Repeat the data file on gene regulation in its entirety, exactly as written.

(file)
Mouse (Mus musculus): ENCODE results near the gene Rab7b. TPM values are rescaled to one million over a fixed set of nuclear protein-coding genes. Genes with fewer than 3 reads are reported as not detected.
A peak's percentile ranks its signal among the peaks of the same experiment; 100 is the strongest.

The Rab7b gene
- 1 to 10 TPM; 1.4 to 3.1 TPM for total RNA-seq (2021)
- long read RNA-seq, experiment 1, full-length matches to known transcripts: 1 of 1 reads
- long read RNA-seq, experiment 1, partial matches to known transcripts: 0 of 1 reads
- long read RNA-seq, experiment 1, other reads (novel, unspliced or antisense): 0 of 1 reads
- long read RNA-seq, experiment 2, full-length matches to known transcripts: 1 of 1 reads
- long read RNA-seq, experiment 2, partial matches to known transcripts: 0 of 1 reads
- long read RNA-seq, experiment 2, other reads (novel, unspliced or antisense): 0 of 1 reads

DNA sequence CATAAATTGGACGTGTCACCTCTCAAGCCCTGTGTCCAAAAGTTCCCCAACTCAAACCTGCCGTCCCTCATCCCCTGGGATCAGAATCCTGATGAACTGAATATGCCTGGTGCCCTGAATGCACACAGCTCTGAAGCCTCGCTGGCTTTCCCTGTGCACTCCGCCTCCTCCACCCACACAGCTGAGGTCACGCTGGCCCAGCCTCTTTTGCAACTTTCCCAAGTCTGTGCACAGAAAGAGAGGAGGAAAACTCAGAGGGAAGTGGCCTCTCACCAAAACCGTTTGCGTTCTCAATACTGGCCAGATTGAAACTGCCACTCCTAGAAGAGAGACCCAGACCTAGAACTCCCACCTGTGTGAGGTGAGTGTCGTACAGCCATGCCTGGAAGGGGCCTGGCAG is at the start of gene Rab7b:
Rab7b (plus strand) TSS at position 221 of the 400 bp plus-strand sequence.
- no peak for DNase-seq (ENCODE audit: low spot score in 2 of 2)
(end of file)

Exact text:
Mouse (Mus musculus): ENCODE results near the gene Rab7b. TPM values are rescaled to one million over a fixed set of nuclear protein-coding genes. Genes with fewer than 3 reads are reported as not detected.
A peak's percentile ranks its signal among the peaks of the same experiment; 100 is the strongest.

The Rab7b gene
- 1 to 10 TPM; 1.4 to 3.1 TPM for total RNA-seq (2021)
- long read RNA-seq, experiment 1, full-length matches to known transcripts: 1 of 1 reads
- long read RNA-seq, experiment 1, partial matches to known transcripts: 0 of 1 reads
- long read RNA-seq, experiment 1, other reads (novel, unspliced or antisense): 0 of 1 reads
- long read RNA-seq, experiment 2, full-length matches to known transcripts: 1 of 1 reads
- long read RNA-seq, experiment 2, partial matches to known transcripts: 0 of 1 reads
- long read RNA-seq, experiment 2, other reads (novel, unspliced or antisense): 0 of 1 reads

DNA sequence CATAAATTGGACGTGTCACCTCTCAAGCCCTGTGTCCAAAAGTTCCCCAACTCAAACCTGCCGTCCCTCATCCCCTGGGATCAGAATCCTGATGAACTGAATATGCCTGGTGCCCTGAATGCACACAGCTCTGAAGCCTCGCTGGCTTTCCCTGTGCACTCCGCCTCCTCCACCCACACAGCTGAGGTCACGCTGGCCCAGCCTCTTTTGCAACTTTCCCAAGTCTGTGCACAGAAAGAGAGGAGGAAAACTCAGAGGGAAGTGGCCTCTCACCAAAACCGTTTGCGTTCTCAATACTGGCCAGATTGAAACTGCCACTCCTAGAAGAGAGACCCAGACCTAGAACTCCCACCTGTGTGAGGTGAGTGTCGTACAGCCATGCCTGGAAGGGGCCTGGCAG is at the start of gene Rab7b:
Rab7b (plus strand) TSS at position 221 of the 400 bp plus-strand sequence.
- no peak for DNase-seq (ENCODE audit: low spot score in 2 of 2)